Let’s step back in time to October 14, 2003. Game 6 of the National League Championship Series had the Cubs playing the Marlins.
The Cubs led the series, three games to two, and had a 3-0 lead going into the eighth inning. Mark Prior was on the mound, five outs from clinching the Cubs’ first National League pennant since 1945. Juan Pierre was standing on second base with one out in the eighth and Luis Castillo at the plate.
Castillo fouled a ball into the left field stands. Cubs left fielder Moises Alou watched as a fan, later revealed to be one Steve Bartman, caught the foul ball. Alou, in a classic display of sportsmanship, slammed his glove on the ground and shouted at Bartman.
The Cubs lobbied for fan interference, but the officials refused to grant it, based on the fact that the ball was caught outside of the field of play.
Alou, who I will very politely say was never the most gifted fielder in the world, had apparently sprouted Go Go Gadget Arms before the game, and had suddenly become able to catch a ball already out of his reach and heading even farther into the stands.
Castillo ended up walking. Ball four was a wild pitch, which allowed Pierre to advance to third. Prior hung an 0-2 curveball that Ivan Rodriguez turned into an RBI single. 3-1 Cubs. Miguel Cabrera, in a rare magnanimous gesture, then hit an easy double-play ball to shortstop Alex S. Gonzalez. 6-4-3. Game over. Cubs win the pennant, Cubs win the pennant.
Only that’s not what happened, as we all know. Instead, Gonzalez booted the ball, loading the bases full of Marlins. Florida went on to put a total of eight runs on the board in the eighth, one of them earned. As the inning progressed and the Marlins continued to score, Cubs fans – being the classy human beings that they always are – turned on Bartman, who did what any one of them would have done, given the chance, by catching a foul ball that was out of the reach of the home team’s inept left fielder.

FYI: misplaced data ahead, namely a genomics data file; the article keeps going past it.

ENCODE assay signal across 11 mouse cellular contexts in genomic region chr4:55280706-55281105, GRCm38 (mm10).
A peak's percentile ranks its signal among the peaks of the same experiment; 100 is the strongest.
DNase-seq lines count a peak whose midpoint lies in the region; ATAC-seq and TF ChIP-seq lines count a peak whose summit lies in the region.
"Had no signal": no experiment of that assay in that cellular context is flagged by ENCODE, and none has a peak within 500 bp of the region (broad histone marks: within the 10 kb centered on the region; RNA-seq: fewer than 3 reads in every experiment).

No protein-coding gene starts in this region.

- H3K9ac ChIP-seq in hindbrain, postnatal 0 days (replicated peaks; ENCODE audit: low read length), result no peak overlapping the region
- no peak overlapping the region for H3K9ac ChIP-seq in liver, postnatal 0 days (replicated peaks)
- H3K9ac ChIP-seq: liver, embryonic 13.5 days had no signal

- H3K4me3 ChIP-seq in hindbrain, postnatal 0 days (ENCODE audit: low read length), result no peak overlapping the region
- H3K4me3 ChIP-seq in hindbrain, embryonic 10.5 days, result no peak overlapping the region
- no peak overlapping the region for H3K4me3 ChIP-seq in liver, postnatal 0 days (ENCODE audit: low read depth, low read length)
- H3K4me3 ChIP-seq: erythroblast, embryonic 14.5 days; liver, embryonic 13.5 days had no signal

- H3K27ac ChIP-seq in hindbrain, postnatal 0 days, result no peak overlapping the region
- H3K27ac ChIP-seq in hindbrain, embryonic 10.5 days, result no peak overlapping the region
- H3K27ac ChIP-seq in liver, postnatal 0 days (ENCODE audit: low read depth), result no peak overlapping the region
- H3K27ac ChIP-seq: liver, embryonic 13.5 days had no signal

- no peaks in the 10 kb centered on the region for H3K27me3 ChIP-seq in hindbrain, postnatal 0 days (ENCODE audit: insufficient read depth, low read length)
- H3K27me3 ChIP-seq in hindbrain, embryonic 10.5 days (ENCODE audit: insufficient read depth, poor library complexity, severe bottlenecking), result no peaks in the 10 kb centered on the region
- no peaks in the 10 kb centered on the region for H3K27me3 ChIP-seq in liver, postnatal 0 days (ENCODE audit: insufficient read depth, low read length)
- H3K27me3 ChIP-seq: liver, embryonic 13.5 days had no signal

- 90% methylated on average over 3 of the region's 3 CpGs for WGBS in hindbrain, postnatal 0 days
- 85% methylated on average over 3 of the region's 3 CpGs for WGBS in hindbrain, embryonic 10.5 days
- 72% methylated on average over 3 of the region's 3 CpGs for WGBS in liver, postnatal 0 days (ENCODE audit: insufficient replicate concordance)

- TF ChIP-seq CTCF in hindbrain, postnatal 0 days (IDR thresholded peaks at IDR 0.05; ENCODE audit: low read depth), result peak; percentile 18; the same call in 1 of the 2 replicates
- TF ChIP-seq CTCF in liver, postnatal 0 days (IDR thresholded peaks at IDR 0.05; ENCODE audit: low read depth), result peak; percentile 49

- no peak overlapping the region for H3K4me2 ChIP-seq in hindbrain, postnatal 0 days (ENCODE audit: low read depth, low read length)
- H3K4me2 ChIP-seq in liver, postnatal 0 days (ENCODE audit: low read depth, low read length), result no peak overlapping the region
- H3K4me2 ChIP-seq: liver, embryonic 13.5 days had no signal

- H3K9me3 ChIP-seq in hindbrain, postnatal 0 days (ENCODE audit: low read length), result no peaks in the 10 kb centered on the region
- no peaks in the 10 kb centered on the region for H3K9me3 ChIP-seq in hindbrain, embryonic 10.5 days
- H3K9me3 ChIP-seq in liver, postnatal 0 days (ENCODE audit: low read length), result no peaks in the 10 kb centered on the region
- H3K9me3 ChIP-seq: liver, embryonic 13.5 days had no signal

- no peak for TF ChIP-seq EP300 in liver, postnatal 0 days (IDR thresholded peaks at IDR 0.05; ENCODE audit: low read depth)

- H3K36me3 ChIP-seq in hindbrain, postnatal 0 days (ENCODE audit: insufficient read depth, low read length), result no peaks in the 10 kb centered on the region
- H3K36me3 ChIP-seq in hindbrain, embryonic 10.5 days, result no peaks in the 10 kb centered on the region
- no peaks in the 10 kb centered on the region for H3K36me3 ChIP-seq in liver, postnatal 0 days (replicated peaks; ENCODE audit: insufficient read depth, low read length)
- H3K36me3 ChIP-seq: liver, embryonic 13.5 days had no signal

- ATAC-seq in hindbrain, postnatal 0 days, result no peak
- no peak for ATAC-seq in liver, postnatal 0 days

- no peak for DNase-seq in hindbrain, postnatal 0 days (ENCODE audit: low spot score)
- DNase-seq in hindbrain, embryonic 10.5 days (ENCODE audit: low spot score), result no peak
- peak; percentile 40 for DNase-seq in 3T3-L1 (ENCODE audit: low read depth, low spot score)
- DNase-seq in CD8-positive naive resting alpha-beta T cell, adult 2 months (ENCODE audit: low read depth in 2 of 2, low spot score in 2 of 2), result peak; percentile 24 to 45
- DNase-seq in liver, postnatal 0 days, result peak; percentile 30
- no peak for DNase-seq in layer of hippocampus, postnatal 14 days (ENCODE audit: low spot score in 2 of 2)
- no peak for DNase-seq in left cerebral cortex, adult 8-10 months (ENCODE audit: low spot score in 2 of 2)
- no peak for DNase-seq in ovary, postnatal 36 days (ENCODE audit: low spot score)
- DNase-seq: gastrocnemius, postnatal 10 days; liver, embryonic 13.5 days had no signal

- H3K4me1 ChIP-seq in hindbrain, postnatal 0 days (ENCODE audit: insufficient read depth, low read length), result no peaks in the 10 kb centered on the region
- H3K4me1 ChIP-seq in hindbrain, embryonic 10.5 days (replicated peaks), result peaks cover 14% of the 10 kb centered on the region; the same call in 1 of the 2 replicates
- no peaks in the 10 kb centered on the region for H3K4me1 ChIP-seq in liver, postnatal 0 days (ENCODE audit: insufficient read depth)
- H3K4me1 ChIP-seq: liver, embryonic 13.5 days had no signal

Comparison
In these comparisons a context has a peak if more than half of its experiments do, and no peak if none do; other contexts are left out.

By the end of the game, ballpark security had to escort Bartman out of Wrigley Field. It wasn’t over, though. While the Cubs went on to completely fumble Game 7, losing 9-6 in the friendly confines, Bartman’s life story unfolded in the public eye. He was shunned. He was issued death threats. This lifelong Cubs fan became the embodiment of every other Cubs fans’ frustrations, and they took every opportunity to tear him apart.
And Moises Alou was content to stand by and let this kid take the blame, or so it seemed. Five years later, he was quoted by the Associated Press as saying, “You know what the funny thing is? I wouldn’t have caught it, anyway.” He then quickly reneged, saying he didn’t remember saying that.
Why am I drudging all of this back up? Aside from an opportunity to take a swipe at Cubs fans, I bring it up because Moises Alou, the Gold Glover in his own mind, was recently quoted as saying that this year’s World Baseball Classic would likely be his “last rodeo.”
He will be 42 years old this year, and though he continues to perform at a high level, the aches and pains – and, I like to think, his conscience – are catching up to him.
There’s no doubt that Alou was a terrific hitter. For three years in Houston, he hit .331/.403/.585 with 95 home runs, two All-Star Game appearances, a Silver Slugger, and a third-place MVP finish. But his reaction to “the Bartman incident” has always soured him in y opinion.
So, Moises, with the news that you may be retiring from the game, I’d like to wish you good riddance.